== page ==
Webinars: Technology Comes to the Seminar
These are interesting times. We are constantly implementing new products and practices in businesses all over. On the sales floor or in the R&D labs, technology is everywhere.
Webinars as Communication
One particular result of ever-changing technology is the use of web-based seminars, or webinars. These new kinds of seminars have become the interactive future of communicating to a broad audience without the physical presence of the speaker. Webinars can make use of the unique aspects of their form of communication with products, action items, and a thoughtful approach to Q&A.
The use of a product, or action item, on both ends of the webinar helps enhance the sense of interaction between the speaker and audience. These can also be used as enticement tools to get people listening to the webinar. Sometimes, people register but may not attend. Action items and takeaways are vital to driving the points of my webinars home.
Feedback for Both Sides
I’ve found some of my best takeaways from listening or reviewing past questions from attendees of similar webinars. Another way I entice people to sit in on a webinar is through a reward system. For those with formal higher education backgrounds, my bonuses are like extra-credit points for showing up to a large lecture during a day with heavy rainfall. I let all the people who are webinar prospects know that when they attend the webinar, they will receive a bonus that relates to their training.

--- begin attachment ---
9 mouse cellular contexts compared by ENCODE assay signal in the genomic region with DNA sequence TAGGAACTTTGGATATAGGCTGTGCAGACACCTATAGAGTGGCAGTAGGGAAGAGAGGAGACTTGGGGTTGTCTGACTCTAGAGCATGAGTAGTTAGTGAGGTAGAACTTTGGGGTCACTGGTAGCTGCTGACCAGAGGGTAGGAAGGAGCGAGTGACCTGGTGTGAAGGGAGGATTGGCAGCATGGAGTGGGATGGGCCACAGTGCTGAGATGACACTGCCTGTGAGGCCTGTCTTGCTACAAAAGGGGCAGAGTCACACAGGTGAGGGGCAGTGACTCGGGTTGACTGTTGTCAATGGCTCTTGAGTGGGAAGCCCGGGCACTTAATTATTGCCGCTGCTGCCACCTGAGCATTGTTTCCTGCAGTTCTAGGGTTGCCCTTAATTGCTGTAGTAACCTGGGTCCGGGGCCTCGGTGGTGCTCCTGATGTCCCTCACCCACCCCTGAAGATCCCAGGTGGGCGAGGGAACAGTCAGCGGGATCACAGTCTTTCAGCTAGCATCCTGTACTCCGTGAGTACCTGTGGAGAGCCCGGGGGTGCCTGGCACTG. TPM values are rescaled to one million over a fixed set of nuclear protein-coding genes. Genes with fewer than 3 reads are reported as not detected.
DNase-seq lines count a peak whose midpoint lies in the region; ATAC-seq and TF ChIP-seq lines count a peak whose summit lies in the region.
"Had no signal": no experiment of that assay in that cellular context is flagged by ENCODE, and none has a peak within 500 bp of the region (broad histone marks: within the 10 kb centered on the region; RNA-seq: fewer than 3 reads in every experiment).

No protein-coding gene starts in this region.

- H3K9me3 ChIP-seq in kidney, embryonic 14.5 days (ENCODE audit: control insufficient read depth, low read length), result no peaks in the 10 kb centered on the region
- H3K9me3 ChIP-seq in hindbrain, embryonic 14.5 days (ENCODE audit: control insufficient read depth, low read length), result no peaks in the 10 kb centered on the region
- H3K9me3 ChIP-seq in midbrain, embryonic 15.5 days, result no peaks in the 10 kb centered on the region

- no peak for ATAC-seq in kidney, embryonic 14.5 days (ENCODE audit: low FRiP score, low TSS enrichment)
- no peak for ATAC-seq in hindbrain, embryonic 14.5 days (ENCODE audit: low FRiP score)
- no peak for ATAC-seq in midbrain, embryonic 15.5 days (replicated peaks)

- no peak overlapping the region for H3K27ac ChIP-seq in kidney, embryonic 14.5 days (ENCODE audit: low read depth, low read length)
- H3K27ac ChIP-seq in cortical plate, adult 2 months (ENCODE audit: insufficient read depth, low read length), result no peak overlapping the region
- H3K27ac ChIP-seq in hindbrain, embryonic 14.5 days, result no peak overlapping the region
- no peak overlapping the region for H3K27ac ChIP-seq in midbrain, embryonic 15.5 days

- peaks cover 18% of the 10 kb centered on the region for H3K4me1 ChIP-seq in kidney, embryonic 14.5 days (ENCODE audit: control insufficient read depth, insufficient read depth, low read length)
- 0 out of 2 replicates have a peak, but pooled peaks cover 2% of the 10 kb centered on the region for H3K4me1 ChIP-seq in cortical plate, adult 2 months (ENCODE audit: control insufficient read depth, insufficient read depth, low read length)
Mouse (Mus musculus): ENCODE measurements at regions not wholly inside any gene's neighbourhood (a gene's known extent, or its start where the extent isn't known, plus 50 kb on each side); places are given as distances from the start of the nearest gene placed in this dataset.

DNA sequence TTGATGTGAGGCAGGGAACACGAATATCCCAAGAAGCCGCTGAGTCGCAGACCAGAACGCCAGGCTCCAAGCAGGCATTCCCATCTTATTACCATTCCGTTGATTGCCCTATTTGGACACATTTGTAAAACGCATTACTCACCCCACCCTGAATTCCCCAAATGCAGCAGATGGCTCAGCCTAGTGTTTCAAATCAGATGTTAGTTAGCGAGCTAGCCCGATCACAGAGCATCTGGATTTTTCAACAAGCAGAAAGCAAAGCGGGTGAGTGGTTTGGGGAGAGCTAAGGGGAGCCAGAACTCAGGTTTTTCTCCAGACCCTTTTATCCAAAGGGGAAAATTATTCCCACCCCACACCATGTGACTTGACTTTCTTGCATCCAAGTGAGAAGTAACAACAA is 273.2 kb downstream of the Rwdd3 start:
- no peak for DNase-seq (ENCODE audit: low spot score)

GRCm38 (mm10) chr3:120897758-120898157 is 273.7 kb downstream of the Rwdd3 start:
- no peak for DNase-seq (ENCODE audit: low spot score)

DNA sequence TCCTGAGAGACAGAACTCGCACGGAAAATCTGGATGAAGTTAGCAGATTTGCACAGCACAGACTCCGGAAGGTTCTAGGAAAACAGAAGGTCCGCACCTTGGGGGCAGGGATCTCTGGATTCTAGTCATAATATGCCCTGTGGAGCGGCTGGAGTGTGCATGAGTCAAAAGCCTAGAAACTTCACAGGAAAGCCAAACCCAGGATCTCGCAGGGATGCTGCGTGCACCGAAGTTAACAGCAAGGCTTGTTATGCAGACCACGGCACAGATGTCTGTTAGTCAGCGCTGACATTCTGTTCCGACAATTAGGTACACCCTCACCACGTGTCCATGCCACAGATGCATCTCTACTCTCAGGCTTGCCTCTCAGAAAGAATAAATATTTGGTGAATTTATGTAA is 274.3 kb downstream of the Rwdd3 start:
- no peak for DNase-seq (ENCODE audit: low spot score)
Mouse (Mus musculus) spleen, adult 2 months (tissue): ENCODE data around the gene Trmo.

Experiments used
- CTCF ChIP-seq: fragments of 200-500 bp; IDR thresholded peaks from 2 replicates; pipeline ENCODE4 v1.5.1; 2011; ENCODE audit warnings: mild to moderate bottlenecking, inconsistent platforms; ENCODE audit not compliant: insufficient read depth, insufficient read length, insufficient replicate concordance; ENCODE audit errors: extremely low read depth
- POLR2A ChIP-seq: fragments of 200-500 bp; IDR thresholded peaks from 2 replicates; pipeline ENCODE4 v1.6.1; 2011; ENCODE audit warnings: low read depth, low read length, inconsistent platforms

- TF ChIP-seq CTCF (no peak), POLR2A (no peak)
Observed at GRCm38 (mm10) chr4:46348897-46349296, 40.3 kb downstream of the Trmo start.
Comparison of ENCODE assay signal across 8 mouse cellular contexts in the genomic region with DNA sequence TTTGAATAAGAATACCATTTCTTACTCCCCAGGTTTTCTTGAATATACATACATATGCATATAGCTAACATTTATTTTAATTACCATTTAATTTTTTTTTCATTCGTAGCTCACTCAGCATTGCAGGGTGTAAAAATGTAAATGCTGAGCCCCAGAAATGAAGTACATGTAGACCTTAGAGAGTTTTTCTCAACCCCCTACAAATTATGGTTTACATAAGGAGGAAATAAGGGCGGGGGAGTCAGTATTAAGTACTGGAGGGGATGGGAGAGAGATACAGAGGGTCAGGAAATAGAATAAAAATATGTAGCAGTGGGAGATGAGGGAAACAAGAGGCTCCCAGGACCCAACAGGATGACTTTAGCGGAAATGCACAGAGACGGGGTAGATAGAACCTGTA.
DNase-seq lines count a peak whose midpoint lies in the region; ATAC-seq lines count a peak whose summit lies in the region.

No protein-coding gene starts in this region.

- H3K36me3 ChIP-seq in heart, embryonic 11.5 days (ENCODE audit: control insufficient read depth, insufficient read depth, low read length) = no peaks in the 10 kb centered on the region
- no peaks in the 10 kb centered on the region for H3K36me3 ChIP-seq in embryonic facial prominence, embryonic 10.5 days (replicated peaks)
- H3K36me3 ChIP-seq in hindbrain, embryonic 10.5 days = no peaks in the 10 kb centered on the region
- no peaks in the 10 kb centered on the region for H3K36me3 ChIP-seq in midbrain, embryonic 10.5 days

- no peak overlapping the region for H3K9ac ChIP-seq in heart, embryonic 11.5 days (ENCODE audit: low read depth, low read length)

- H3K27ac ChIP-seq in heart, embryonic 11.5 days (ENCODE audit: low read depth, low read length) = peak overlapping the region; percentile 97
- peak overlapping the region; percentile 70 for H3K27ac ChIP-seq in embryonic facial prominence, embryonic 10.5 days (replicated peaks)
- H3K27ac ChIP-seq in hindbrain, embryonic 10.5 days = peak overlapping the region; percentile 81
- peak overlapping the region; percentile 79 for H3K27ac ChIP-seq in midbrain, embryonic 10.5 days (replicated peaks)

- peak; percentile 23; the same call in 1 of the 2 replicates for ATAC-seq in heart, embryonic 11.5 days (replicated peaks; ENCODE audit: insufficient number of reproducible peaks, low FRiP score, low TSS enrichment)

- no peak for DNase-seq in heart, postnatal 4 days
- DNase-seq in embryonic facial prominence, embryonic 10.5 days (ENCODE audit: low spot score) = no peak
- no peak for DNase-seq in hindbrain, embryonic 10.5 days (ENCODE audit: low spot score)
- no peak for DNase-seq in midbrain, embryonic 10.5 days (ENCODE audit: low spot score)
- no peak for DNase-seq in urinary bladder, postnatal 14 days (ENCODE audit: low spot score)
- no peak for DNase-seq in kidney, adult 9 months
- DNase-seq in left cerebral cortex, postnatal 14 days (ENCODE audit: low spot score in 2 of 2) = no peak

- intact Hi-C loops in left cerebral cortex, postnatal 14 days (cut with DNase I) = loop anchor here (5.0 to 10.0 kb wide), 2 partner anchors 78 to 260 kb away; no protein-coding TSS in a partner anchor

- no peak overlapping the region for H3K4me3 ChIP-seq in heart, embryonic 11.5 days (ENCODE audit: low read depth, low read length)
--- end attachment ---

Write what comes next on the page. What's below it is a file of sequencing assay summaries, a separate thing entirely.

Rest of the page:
For example, someone will see a webinar about real estate. The bonus would be advice on pulling through with a sale—advice they might not receive anywhere else. While my webinars are meant to entice participants, they follow my personal set of standards and expectations.
Some companies use a planted questioner in the audience of their webinar. There are benefits to doing this, such as encouraging the audience to ask their own questions. It is worth mentioning that some tend to steer away from planted questioners; this is a practice some find unethical. This is not something that I typically practice. Instead, I like to review past questions that people had on that topic, and incorporate those into the closing of my training. I’ve found that when I do this, the audience is inclined to jumpstart a Q&A session on their own.
I don’t want people to leave the webinar without getting the most information possible on that particular topic. It’s good to let the audience know that there will be a live Q&A after the webinar. In turn, the audience is more willing to stick around and contribute to the discussion. Typically, I tell the audience to write down their questions and save them for the end. This allows everyone else to not break concentration and really absorb the information during the webinar.
As technology shifts the way we do business, so will everything else. Webinars are, for now, the next best thing in active and engaging seminars. The system is far from perfect, but I try to provide the best possible webinar experience – and your company can, too.